UK's recovery at risk of severe brickie shortage

 
Michael Bow
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The UK is desperately short of skilled bricklayers (Source: Getty)

Today brings news of one of the more esoteric downsides of the UK's surging recovery - a perilous shortage of bricklayers in the UK.

A new study out today by the Construction Products Association shows the growing skills supply shortage driven by the UK’s increase in new house building, which is bouncing back from an historic low.

Between January and March more than 60 per cent of UK construction firms said they had trouble finding a bricklayer to employ – compared to about 40 per cent at the end of last year. Incredibly, just one in ten said they had difficulty finding a brickie during the first quarter of 2013.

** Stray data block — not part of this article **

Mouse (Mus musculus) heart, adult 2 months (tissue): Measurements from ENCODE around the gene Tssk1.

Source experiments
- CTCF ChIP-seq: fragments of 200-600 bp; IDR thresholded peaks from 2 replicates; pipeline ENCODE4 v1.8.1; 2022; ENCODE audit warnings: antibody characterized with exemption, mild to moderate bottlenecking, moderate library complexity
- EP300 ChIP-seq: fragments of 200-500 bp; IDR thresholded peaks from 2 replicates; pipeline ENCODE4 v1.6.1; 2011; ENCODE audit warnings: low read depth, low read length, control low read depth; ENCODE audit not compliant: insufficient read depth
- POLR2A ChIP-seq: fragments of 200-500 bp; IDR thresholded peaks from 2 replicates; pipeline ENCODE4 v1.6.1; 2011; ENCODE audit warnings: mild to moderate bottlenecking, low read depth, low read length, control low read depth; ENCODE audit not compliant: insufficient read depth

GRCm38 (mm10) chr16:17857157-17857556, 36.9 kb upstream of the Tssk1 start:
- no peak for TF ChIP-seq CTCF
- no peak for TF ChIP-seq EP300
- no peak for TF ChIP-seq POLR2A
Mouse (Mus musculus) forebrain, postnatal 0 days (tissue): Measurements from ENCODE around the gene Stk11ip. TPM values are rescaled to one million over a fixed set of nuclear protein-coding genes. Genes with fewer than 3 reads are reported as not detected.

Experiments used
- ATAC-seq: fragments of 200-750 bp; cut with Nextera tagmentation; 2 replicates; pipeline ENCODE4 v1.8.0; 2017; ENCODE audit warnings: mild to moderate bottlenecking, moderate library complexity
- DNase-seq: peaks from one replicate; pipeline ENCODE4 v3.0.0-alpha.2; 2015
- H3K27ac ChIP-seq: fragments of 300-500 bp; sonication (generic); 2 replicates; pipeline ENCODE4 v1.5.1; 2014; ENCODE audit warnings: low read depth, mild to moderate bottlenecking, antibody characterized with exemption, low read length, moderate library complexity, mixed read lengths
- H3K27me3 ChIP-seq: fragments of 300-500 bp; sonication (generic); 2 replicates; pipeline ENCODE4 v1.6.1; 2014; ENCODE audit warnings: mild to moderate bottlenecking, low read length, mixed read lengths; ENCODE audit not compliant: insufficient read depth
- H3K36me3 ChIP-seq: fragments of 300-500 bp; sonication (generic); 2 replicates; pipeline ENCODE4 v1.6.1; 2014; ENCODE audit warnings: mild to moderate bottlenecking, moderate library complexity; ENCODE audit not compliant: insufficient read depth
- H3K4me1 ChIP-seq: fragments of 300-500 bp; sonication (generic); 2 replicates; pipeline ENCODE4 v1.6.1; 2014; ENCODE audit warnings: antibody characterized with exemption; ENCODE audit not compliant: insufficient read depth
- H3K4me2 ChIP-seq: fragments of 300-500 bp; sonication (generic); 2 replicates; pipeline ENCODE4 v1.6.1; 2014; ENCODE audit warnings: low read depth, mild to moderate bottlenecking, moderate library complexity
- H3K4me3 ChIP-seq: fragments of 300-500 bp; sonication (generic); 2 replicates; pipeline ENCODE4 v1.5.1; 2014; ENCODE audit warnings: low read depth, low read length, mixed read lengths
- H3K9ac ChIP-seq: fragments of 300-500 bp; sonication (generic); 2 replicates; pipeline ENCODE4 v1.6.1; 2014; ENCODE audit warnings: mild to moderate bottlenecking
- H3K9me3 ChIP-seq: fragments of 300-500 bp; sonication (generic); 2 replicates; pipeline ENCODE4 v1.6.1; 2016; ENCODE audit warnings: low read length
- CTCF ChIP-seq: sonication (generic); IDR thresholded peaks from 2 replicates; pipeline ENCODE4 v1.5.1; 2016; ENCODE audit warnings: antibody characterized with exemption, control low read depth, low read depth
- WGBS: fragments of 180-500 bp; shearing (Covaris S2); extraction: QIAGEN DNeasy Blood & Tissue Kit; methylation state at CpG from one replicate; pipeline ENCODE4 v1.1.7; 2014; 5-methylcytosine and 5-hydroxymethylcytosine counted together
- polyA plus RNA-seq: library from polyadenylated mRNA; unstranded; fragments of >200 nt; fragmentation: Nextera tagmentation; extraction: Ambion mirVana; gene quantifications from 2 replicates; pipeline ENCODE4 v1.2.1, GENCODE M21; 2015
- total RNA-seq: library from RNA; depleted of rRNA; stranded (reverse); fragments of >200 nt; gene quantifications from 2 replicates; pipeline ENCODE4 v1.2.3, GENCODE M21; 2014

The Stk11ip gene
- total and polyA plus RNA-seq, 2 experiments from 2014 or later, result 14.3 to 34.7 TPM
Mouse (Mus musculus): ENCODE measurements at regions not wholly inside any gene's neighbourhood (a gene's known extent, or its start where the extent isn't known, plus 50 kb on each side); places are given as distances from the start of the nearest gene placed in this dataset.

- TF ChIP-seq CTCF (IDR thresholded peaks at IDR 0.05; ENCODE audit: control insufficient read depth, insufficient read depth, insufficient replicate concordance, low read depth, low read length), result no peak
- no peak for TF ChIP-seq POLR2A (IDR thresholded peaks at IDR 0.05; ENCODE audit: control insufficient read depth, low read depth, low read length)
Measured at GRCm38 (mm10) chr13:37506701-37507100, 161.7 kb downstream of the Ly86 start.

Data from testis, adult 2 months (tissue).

This could be dismissed as a consequence of the construction downturn from 2006 onwards, when 400,000 people lost their jobs in the industry over a five-year period during the financial crisis. But this graph suggests a more complicated picture.

While plasterers and carpenters have been relatively easy to procure, bricklayers have become a much scarcer commodity. Part of the reason for this is bricklaying's inextricable link to new house building. Plastering and carpentry are often more versatile trades than bricklaying, with application to other area like shopfitting and home decorating.

Thousands of bricklayers walked away from the construction trade during and after the financial crisis, and the figures suggest they have stayed away. With new housebuilding surging and their skills in strong demand, the UK needs to see more ex-brickies picking up their trowels once again.